A brother and sister are charged with hatching an elaborate plan to swindle a woman out of her home, then turning to arson as the brother’s eviction from the home drew near.
Shannon R. Czako, 30, and Stephen J. Czako, 24, have pleaded not guilty to felony charges related to the fire at Joanne Tucker’s 4621 N. Post St. home last October and charges that they tried to steal it.
The home is nearly remodeled, and Tucker, 49, said she plans to move in by the end of the summer.
Defense lawyers Tracy Collins and Christian Phelps say they intend to fight the charges.
Stephen Czako is charged with attempted first-degree theft and first-degree arson; Shannon Czako is charged with attempted first-degree theft and official misconduct, accused of using a notary on a document she knew was forged.
The case took months for fire and police to investigate and hinges on the authenticity of documents and handwriting samples. That evidence, along with bank records that showed the Czakos never made a down payment on the home or paid for repairs as they’d claimed, helped drive Spokane police Detective Stacy Carr’s investigation, she said.
“(Tucker) was having a hard time getting them evicted, and then the house burned down,” Carr said. “I don’t know if they thought she’d have the tenacity to fight it.”
Shannon Czako denied the charges in an interview and said handwriting analysis will help prove her innocence.
One key document in the case is a sales agreement between Stephen Czako and Tucker dated Sept. 15, 2005, court papers show.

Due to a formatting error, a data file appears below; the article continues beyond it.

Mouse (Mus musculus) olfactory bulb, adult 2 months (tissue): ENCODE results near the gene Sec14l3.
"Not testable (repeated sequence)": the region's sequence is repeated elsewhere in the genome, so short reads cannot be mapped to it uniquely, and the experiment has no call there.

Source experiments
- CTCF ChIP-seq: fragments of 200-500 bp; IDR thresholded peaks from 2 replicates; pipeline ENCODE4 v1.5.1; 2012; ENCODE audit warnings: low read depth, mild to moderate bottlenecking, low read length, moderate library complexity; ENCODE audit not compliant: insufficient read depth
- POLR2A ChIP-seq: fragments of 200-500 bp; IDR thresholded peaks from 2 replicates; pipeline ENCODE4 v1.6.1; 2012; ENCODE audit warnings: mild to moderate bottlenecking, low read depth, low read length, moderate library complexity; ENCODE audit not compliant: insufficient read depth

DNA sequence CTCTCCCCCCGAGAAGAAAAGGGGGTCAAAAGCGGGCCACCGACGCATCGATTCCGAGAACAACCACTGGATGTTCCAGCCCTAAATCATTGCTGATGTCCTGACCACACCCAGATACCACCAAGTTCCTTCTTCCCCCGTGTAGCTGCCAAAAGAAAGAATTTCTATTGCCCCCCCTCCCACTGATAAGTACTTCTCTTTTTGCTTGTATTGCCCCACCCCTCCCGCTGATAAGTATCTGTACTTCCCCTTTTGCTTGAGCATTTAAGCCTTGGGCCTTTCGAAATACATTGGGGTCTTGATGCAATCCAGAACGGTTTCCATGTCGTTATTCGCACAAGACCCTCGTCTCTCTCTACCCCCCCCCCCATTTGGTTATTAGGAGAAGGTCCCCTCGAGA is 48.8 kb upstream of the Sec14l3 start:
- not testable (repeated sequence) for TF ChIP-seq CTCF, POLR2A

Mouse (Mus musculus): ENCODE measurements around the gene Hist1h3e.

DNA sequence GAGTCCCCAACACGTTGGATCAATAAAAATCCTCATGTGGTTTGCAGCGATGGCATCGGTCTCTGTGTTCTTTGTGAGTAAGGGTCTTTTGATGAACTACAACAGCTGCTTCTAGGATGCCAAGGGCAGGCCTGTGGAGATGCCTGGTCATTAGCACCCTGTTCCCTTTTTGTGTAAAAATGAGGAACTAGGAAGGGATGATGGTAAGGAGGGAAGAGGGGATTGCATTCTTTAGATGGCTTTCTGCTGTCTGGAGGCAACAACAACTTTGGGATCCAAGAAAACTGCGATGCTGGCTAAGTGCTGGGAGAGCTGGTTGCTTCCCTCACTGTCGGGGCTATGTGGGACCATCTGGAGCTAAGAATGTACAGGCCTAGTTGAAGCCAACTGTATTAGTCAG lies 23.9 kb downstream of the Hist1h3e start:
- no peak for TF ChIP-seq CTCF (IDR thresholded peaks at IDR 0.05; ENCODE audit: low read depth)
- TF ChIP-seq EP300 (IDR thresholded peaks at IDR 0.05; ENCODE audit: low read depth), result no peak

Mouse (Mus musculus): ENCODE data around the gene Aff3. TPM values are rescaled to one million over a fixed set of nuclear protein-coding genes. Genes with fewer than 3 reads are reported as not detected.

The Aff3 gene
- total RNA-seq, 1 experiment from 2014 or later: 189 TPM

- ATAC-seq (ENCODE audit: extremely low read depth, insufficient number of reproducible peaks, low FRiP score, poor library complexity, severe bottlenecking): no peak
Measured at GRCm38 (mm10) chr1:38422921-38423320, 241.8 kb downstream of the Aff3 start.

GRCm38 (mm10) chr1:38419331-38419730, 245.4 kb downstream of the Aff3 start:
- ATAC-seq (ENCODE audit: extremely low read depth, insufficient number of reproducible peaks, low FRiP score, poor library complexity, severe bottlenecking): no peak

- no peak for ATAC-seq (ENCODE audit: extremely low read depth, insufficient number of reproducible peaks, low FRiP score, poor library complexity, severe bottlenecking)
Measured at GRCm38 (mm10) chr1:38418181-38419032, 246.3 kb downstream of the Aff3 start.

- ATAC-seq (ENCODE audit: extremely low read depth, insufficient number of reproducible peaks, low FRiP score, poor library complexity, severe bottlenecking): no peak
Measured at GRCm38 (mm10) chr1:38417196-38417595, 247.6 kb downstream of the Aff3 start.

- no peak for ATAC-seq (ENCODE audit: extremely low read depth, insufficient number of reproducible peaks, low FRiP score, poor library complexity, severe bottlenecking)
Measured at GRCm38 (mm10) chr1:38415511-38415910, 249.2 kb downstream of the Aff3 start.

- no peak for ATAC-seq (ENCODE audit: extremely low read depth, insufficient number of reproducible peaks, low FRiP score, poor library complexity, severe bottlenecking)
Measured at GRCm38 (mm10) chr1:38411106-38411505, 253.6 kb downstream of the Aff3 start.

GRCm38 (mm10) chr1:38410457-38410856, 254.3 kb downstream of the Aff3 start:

Tucker said her signature was forged. She wrote to the Czakos asking them to move out, court papers show.
“The issue is which contract is valid, when things were signed and who actually did the signing,” Collins said. “Obviously someone isn’t being accurate.”
Court papers show Tucker met the Czakos through her boyfriend, Jack Fishburn, who opened a small engine repair business with their father, Stephen L. Czako.
The younger Stephen Czako soon moved into the Post Street house, papers show. His father had already inquired about buying the home, but Tucker told police she never followed up on the offer, documents show.
A year after Czako moved in, Tucker evicted him, citing late rent payments and unauthorized work on the property.
He responded with a letter “stating that he was purchasing the house from her, not renting it,” according to a statement of facts prepared by Carr.
That began a long series of legal filings and correspondence that ended when the house burned Oct. 1, 2008, records show.
Fire investigators were immediately suspicious. The home smelled of gasoline, and the fire spread quickly, according to a statement by Deputy Fire Marshal Thomas Oliver that’s included in Carr’s paperwork. A gasoline container and match box wrapper were found at the scene.
Deputy Prosecutor Steve Garvin filed charges against the Czakos more than five months later, on March 13.
The Spokane Fire Department declined to comment on the case, citing the pending charges.
Trials in Spokane County Superior Court are scheduled for August.
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